David Shook and the indigenous-language poetry of Mexico.

I began translating Isthmus Zapotec poet Víctor Terán in early 2008, from an anthology of contemporary indigenous poets I picked up on one of my many trips through Oaxaca, where I had spent time in several Zapotec communities. That translation project resulted in a remarkable friendship, first stoked over mezcal-boiled plums in Oaxaca City and further strengthened by a three-week tour of the UK in 2010. Over the course of our relationship I found myself increasingly inspired—not just by Víctor’s poems, which often combine an erotic pastoralism with a sonic delight I aspired and struggled to replicate in my English-language translations, but by his activism, his vision to strengthen the Zapotec language and culture by the act of writing poetry.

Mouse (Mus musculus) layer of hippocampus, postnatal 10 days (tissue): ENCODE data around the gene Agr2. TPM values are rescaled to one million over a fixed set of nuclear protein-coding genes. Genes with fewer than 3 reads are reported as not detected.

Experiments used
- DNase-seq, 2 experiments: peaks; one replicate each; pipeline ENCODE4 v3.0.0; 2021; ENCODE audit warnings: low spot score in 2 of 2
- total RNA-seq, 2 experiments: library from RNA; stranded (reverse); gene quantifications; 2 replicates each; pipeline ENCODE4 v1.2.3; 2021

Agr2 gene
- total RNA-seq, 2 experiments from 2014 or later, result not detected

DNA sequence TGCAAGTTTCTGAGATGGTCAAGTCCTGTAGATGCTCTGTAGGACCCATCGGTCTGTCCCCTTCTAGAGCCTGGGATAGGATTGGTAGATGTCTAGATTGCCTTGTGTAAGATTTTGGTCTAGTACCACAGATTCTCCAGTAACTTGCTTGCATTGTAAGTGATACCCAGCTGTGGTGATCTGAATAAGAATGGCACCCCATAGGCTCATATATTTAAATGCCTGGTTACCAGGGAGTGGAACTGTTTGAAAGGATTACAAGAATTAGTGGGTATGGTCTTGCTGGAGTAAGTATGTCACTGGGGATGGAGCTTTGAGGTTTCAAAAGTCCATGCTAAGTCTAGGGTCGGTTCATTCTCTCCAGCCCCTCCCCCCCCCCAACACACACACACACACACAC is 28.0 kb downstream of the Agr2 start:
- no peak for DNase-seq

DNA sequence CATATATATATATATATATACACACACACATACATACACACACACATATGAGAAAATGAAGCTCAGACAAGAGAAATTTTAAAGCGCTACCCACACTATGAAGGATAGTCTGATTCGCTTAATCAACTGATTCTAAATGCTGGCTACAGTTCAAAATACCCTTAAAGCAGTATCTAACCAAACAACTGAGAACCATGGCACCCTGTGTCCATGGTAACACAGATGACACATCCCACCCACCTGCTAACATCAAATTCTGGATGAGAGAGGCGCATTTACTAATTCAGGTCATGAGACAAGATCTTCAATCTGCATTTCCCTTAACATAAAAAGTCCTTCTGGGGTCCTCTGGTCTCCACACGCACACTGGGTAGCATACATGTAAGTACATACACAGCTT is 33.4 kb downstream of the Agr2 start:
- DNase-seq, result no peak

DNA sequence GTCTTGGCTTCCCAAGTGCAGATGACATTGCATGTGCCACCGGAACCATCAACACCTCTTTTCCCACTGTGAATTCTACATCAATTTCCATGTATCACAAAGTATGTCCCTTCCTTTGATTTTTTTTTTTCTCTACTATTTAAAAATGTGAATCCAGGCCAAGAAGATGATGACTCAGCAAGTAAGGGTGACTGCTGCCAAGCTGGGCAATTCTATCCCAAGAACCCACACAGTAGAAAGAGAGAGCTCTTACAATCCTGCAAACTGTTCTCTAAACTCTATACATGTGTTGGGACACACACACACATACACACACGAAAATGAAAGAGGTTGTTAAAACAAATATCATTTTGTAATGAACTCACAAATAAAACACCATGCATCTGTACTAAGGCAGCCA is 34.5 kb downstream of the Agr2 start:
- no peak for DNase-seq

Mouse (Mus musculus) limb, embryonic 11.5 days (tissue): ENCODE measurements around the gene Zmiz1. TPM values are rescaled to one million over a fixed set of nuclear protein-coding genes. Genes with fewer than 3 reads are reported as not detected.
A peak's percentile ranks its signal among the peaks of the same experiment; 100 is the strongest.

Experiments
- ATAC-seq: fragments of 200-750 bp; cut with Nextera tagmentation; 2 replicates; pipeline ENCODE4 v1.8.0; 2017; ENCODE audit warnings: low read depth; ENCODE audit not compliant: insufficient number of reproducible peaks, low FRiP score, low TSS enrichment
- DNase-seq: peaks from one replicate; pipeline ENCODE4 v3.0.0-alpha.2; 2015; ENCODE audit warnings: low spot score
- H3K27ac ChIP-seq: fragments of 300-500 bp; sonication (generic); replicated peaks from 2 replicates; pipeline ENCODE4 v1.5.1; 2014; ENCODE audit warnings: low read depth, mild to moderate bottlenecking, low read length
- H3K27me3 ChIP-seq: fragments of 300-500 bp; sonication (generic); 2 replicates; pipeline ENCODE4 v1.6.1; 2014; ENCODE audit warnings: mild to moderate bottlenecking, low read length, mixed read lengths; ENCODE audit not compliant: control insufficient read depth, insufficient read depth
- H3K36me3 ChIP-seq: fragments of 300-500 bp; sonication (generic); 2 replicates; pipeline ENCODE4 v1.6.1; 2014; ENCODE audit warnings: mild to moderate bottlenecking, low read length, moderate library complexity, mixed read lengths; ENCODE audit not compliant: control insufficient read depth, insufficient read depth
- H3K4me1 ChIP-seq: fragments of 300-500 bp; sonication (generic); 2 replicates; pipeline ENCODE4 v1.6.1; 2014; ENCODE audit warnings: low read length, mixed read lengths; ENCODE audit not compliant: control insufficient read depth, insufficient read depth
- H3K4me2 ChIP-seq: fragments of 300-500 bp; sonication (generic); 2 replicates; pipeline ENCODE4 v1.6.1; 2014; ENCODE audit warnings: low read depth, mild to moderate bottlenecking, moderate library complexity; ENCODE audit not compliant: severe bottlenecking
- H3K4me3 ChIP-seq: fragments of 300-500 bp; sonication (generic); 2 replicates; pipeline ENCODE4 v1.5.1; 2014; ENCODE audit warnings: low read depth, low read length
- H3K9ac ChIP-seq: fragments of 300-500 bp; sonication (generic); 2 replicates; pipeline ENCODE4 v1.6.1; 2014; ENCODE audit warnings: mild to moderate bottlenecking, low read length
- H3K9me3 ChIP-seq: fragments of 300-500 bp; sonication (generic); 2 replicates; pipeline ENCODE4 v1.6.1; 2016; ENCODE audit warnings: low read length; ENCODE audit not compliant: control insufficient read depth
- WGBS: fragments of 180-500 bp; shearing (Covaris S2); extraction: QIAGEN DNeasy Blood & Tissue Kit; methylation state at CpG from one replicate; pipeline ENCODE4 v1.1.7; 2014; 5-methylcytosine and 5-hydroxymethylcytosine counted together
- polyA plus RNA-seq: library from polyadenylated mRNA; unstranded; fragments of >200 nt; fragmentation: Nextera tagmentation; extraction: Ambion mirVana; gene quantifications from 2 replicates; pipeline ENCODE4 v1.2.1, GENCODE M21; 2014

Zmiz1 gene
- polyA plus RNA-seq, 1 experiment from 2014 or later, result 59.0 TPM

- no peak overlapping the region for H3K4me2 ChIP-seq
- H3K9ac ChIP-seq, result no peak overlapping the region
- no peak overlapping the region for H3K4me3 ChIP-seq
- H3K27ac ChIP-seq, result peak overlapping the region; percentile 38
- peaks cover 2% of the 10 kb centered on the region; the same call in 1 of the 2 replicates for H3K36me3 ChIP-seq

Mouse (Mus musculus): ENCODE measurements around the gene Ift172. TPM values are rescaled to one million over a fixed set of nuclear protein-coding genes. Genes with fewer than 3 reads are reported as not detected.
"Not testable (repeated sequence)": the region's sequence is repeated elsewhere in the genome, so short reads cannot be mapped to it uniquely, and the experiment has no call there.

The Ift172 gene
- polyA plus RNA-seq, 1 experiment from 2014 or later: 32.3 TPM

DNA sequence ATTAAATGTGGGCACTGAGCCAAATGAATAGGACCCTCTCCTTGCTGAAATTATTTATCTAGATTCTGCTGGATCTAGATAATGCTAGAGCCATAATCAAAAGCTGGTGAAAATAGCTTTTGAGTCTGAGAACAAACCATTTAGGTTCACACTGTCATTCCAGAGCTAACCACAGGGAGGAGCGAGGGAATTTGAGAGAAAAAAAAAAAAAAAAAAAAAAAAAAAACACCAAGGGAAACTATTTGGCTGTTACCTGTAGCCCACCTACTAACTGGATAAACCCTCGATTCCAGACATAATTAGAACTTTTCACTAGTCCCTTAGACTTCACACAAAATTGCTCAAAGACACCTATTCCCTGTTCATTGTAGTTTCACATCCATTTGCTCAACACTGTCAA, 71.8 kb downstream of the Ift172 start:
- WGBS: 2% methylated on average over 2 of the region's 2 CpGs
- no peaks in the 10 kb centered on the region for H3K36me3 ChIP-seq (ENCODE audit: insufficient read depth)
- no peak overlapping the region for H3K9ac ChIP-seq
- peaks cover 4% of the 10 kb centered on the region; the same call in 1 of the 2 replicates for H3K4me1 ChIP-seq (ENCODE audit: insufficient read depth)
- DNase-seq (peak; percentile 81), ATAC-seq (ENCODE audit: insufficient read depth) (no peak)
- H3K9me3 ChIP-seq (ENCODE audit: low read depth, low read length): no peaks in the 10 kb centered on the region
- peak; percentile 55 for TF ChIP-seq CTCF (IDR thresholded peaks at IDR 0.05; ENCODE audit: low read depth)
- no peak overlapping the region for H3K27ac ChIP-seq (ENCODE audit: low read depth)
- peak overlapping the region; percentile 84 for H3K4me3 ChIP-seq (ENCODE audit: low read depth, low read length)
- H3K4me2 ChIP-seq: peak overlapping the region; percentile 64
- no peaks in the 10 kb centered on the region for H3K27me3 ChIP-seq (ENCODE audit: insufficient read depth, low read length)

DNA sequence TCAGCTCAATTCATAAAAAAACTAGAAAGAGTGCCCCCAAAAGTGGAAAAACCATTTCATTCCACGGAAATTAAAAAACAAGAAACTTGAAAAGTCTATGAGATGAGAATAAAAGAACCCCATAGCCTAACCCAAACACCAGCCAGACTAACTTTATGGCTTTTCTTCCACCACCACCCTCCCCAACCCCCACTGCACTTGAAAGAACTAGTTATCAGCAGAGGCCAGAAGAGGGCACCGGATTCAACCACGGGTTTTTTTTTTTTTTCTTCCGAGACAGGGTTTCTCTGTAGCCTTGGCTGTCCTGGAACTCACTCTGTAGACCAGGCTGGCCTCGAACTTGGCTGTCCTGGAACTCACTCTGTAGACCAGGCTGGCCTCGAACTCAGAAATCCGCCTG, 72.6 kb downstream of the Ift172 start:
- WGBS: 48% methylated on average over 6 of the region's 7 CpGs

David Shook has a project to produce five chapbooks of translations of indigenous-language poetry of Mexico that also has collaborative art and film efforts going into the mix. (He also has an awesome moustache.)

Los Angeles-based artists Ben Rodkin and David Shook are collaborating to document the life and work of contemporary Isthmus Zapotec artists and poets, by producing both a short-subject documentary film and a 5-chapbook set of indigenous Mexican poetry.

You can support the project via Kickstarter. [via Kickstarter]

He also wrote a piece for Three Percent where he talks about it. The quote at the top is taken from it. Good reading. [via Three Percent]

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One response to “David Shook and the indigenous-language poetry of Mexico.

  1. Pingback: Rojak: Stuff Jonathan Franzen thinks is bad. | Who Killed Lemmy Caution?

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